Mora County Extension Office and Mora Creative Council Host Youth Summer Camps
Last week the Mora County Extension Office and Mora Creative Council partnered to host Wildlife Camp 2021. The three-day camp had ten youth participants and five camp counselors, along with experts from River Source and New Mexico State Parks. The camp was funded by grants from the New Mexico Outdoor Equity Fund and the Santa Fe Community Foundation. Our camp was a great success, and we are looking forward to our upcoming youth programs! Read on for a recap of our camp experience.
On day one of Wildlife Camp, we headed to Morphy Lake State Park to study pond ecology. We broke up into two groups to do different activities. One group, led by Rich Schrader of River Source, tested the lake water. They performed different tests to determine what kind of critters live in the lake, how much oxygen was present in the water, and the water clarity. The other group, led by Carlos Herrera of River Source, got to try their hand at fishing. Then the groups switched activities before we broke for a healthy snack. The River Source team even brought along a drone to take some footage of the lake and campers! View the footage here. During lunch, we discussed coyotes— what they look like, where they live, and what they eat. After lunch, Carlos Herrera taught the kids how to clean their fish, and then they made Gyotaku fish prints with fish molds and their catch of the day. For the last activities of the day, the kids played an animal identification game and wrote about what they learned in their camp journals.
Rio Mora Wildlife Refuge hosted our group on day two. Here, the kids got to learn about the forest and wildlife. We discussed survival skills while out in the forest such as always carrying emergency supplies, protecting yourself against the elements, and how to read a compass. The kids got to learn about the animals that live on the refuge, such as the long-billed curlew. Jon Erz of the Rio Mora NWR Wildlife program led an activity in which the kids had to protect their eggs from predators. The campers also got to participate in an archery activity, went on a nature walk, and learned all about the amazing senses that animals possess. The youth participants got to wind down by reading a book and writing in their journals under a big shade tree.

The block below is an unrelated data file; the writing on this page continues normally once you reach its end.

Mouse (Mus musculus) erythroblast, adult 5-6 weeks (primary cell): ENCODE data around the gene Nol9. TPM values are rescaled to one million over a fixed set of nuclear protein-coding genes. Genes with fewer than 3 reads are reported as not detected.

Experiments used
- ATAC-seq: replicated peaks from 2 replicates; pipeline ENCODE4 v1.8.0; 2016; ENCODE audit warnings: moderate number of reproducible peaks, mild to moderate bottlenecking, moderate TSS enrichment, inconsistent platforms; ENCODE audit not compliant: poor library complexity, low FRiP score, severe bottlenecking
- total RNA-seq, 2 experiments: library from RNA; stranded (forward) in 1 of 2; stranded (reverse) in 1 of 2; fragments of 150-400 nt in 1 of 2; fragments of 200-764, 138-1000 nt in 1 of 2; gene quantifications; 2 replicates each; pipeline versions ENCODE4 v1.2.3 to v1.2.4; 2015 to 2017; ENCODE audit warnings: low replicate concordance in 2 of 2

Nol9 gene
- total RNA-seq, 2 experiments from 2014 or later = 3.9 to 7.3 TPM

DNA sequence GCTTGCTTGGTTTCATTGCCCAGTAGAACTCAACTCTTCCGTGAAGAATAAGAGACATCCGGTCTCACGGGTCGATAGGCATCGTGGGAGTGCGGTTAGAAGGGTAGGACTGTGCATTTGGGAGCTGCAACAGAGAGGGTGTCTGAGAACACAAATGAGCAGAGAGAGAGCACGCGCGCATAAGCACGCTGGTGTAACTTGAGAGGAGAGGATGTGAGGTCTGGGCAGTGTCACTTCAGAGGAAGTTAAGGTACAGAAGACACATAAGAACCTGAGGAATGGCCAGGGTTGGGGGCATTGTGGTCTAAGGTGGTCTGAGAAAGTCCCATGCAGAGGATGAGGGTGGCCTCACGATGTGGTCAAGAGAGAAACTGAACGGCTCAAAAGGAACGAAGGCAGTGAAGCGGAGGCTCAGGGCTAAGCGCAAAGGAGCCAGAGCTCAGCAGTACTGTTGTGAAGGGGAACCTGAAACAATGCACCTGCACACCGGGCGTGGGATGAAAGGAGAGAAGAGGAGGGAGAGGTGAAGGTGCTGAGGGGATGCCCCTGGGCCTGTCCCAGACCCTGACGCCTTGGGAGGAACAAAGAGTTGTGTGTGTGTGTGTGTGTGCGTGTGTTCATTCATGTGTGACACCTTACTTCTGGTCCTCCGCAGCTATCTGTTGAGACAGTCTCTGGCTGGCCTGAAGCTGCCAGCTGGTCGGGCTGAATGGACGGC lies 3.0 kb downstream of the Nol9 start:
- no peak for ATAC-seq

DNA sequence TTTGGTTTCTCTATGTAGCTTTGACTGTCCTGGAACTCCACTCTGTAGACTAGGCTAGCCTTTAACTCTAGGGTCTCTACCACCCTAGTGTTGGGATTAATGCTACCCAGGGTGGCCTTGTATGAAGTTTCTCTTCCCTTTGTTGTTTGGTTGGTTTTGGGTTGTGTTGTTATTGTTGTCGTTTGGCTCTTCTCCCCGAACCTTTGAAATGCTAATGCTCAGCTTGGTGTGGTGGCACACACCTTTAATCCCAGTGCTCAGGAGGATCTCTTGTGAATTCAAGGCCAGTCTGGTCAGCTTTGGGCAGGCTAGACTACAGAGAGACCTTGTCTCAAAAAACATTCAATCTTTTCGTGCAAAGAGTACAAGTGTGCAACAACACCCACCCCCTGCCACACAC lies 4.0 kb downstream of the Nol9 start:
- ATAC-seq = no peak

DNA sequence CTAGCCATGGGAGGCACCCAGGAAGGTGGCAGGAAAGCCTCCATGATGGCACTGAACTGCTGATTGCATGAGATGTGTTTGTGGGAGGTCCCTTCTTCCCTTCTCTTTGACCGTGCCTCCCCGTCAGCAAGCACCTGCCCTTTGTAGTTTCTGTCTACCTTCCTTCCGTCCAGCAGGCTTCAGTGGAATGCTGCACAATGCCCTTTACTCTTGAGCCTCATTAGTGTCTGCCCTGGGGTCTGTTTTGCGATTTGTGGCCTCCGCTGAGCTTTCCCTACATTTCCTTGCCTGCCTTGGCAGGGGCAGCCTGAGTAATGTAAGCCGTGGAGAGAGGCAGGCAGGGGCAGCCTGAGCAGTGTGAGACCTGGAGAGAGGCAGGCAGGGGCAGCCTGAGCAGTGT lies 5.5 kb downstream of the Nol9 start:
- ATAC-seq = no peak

On day three, we visited Coyote Creek State Park where the campers learned about animal habitats in the meadow and river. Once again, the kids headed out for a nature walk to see some animal habitats in the wild. They identified bird nests and beaver damns, and even got to try their hand at building some themselves. We played a lively game of animal tracks bingo, in which the campers had to correctly identify animal tracks in order to make bingo and win a prize. Pat Walsh of New Mexico State Parks taught the kids all about beavers and their habitats before we broke for lunch. After filling our bellies, the kids got some exercise by running around and working as a team to complete a scavenger hunt. We ended our camp by handing out wildlife guides and participation certificates to all our youth participants.
Overall, the camp was a great success! We had a very smart and well-behaved group of campers who gave us great feedback and ideas for next year’s camp. The Mora County Extension Office and Mora Creative Council would like to thank our partners at New Mexico State Parks, U.S. Fish and Wildlife Service, River Source, Santa Fe Community Foundation, and the New Mexico Economic Development Department- Outdoor Recreation Division. We would also like to thank all the parents and campers for their participation. Special shout-out to Suzanne DeVos-Cole for her thorough planning and curriculum development and to our volunteers Anita Moss and Robyn Ortega for donating their time and knowledge. We still have four upcoming summer camps including Under the Ocean Art Camp, Cultural Connections Camp, Equestrian Camp, and STEAM Camp, so contact the MCC or the Extension Office for questions and registration!